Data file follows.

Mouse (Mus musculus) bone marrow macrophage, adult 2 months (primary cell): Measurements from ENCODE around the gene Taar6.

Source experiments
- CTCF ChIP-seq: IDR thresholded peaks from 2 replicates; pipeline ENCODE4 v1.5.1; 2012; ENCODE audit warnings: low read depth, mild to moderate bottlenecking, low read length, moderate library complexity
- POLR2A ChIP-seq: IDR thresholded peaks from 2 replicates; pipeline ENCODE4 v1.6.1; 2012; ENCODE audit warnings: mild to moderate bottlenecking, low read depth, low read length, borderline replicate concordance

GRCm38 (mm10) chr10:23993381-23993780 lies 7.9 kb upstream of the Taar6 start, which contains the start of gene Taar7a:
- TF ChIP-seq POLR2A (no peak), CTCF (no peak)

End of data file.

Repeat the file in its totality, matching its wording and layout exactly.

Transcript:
Mouse (Mus musculus) bone marrow macrophage, adult 2 months (primary cell): Measurements from ENCODE around the gene Taar6.

Source experiments
- CTCF ChIP-seq: IDR thresholded peaks from 2 replicates; pipeline ENCODE4 v1.5.1; 2012; ENCODE audit warnings: low read depth, mild to moderate bottlenecking, low read length, moderate library complexity
- POLR2A ChIP-seq: IDR thresholded peaks from 2 replicates; pipeline ENCODE4 v1.6.1; 2012; ENCODE audit warnings: mild to moderate bottlenecking, low read depth, low read length, borderline replicate concordance

GRCm38 (mm10) chr10:23993381-23993780 lies 7.9 kb upstream of the Taar6 start, which contains the start of gene Taar7a:
- TF ChIP-seq POLR2A (no peak), CTCF (no peak)